It must be a peculiarly difficult thing to be Adam Green. No, really. One year you’re touring the hippest hops dressed as a grubby Robin Hood (or was it Peter Pan?), playing songs about internet porn and doing interviews about drinking your bandmates’ piss. Then, as the solo years kick in, everyone’s expecting you to continue with all that naïve smirking acoustic whimsy until the day Geoff Travis decides that you did this sort of thing much better with the rabbit by your side and drops you like a basket of flaming giraffe turds. And I suppose there must be an age-old argument about continuity brewing underneath here somewhere but, while he’s hardly bought an expensive Roland Squelchmeister 3000 and run off to Europe to create progressive psy-gabba, this album isn’t entirely the sort of thing our correspondent was prepared for.
And, well, amen to that. Because, whilst Moldy Peaches thankfully brought anti-folk to the (relative) masses, it’s ridiculous to think that neither of its members should take things up a few gears – which is undoubtedly what Jacket Full Of Danger does. Sure, it’s not entirely unrecognisable to his previous albums; they’re lyrically lateral and generally linear enough to register as his sort of style. But whereas up until now he’s sounded like the sort of singer you’d find crawling the subways of New York making up songs about the passers-by on the spot just so they’d give him their spare change quicker, this album is ultimately Green Does Vegas. The boyish drawl has been developed into a bombastic full-on croon, and not long after ‘Pay The Toll’ rolls in you can envisage the author besuited and serenading a perplexed crowd trying to let their lobster dinners digest properly.
Granted, more often than not the album seems almost a bit too tongue-in-cheek – like his tongue’s slashed itself out of the side of his face and is waggling in your lughole, say - due to the scope of the whole thing. ‘Novotel’ for instance, with its mentions of smoking crack and hanging in alleyways, makes it sound like one of those Richard Cheese takes on hip-hop, only without the obviousness of the irony to fall back on. In places, such as the tale of explicit drug abuse called…well, ‘Drugs’, you’re unsure whether to laugh at the blatancy of it or weep at the seriousness of the subject matter. Plus, with a lot of the songs clocking in at under two minutes, even whilst seemingly trying to tackle such a soaring sort of genre, it’s as if Adam is constantly running out of steam rather than mercifully leaving out the filler.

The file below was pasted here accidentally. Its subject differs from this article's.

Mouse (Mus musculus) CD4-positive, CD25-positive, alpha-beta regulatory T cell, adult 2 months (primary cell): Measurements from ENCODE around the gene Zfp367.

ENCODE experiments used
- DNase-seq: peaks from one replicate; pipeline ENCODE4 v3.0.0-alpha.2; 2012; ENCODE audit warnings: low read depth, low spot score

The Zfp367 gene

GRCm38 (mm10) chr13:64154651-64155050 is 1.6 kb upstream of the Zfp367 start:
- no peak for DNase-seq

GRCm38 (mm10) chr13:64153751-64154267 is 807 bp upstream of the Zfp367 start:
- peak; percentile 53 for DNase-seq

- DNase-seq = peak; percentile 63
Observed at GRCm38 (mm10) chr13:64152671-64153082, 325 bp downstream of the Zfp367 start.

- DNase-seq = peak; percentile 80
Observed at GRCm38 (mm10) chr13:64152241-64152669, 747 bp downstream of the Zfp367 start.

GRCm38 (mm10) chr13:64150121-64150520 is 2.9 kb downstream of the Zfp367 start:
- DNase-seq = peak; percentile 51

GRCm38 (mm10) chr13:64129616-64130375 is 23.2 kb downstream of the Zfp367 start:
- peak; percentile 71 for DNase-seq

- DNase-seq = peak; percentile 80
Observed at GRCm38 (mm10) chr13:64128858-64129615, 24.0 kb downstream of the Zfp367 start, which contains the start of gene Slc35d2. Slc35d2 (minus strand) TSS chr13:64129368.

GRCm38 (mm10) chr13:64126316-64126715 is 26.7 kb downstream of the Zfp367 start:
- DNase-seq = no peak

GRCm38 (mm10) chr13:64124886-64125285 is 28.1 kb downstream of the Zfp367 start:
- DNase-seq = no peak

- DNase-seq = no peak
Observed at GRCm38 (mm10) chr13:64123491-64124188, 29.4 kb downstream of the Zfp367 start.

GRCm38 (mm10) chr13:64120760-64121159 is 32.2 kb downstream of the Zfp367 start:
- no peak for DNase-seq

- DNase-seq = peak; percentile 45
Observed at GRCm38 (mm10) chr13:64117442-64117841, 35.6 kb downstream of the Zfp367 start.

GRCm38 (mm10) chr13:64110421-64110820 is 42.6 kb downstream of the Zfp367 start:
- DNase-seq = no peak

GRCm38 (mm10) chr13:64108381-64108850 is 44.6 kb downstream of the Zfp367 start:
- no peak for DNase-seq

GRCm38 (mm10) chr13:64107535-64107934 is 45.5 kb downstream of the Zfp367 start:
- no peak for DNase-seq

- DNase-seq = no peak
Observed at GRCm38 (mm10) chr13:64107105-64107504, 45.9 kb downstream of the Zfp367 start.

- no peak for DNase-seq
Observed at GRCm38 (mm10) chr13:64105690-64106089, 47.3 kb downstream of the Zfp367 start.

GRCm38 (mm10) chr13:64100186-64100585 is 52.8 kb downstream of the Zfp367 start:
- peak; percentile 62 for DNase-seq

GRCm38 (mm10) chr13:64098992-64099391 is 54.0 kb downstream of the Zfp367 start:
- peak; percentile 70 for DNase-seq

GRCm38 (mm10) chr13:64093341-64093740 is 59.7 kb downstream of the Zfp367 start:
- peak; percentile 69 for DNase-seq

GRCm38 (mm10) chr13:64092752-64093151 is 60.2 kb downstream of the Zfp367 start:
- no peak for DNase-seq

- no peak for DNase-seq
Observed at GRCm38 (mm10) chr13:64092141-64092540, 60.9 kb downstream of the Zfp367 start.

But overall it’s pleasantly like listening to a lost Bobby Darin or Andy Williams recording session where they took the wrong medication for shits and giggles, and the addition of the string section does mean that there’s a much more satisfying sound for Green to wrap musings around. At other times there’s a much broader set of influences than it seems to immediately make out: ‘C-Birds’ has a slightly unsettling vocal chant babbling throughout; ‘Hollywood Bowl’ swaggers perkily but melancholically like a Sun Records hit that never was; ‘Jolly Good’ is a slightly twee lonesome-travellin’ urban country ballad, oxymoron as that is; and, most surprisingly, ‘White Women’ could easily be passed off as Eighties Matchbox trying to recreate Metallica’s ill-advised strings album S & M and, mercifully, failing in spectacular potty-mouthed fashion.
Yep, it’s Adam Green alright. But, in a fittingly perverse way, he’s gained a new sort of accessibility by becoming even more adventurous. You’ve been a wonderful audience tonight…
7Thomas Blatchford's Score